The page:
The questions is self-explanatory. I've actually seen "lean on door" to be more frequently used, but I've also heard the latter form.
Is there a difference between these two forms?
lean against (transitive lean) =stack, position.
leaning the pictures against the door to see them better.
slammed the door shut and leant /leaned his back against it.
cf leaned the ladder against the wall (free dictionary)
lean on =use force against
leant on the door until it opened
he had to lean on the door to get it to shut properly.
There is considerable overlap in usage, but 'lean something on the door' is not found.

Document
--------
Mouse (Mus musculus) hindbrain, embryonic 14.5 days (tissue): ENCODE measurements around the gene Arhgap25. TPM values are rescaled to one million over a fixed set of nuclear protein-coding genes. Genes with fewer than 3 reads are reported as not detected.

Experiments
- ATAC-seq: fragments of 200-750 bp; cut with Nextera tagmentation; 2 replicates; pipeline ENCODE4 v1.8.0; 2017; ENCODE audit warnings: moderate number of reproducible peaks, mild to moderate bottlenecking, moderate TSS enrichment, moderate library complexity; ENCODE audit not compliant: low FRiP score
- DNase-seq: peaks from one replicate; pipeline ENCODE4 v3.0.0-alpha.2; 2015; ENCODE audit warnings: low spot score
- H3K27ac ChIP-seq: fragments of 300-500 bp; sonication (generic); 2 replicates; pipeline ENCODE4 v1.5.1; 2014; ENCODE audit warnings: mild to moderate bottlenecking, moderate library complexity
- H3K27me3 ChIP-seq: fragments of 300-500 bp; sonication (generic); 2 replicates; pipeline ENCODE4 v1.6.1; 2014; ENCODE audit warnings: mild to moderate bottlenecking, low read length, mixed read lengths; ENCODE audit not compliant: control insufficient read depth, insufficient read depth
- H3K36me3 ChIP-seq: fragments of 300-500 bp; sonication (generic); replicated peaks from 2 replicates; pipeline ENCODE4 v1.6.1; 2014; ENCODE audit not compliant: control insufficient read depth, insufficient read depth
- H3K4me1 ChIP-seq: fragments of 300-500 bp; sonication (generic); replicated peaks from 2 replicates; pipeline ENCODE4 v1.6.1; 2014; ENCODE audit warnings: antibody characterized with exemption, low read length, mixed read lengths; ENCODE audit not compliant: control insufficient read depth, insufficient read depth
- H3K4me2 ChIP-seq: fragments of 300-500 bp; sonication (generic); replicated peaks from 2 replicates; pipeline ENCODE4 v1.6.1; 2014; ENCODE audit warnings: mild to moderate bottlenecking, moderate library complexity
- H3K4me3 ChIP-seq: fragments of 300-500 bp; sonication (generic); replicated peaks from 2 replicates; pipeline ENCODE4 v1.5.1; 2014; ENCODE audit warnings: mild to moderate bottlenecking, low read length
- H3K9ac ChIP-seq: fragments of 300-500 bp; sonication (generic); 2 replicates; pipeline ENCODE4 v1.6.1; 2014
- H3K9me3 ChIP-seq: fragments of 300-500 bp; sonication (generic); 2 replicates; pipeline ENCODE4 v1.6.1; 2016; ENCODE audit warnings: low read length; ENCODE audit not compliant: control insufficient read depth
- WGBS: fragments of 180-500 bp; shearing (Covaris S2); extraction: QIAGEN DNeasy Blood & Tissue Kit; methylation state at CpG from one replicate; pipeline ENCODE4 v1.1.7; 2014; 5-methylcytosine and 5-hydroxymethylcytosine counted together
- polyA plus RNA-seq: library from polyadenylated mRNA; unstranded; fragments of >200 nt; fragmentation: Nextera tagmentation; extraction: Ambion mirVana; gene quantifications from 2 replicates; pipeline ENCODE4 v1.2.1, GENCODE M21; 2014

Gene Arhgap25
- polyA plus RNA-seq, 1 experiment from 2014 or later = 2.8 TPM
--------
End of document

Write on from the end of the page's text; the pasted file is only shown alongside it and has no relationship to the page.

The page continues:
As you can see from this link the meaning is the same and they can be used interchangeably to refer to a physical posture.
I think the real difference is that lean on can be used also figuratively in the sense of " having as moral support":
Referring to the two sentences you are suggesting: lean against vs on the door, according to Google Books lean against is more common.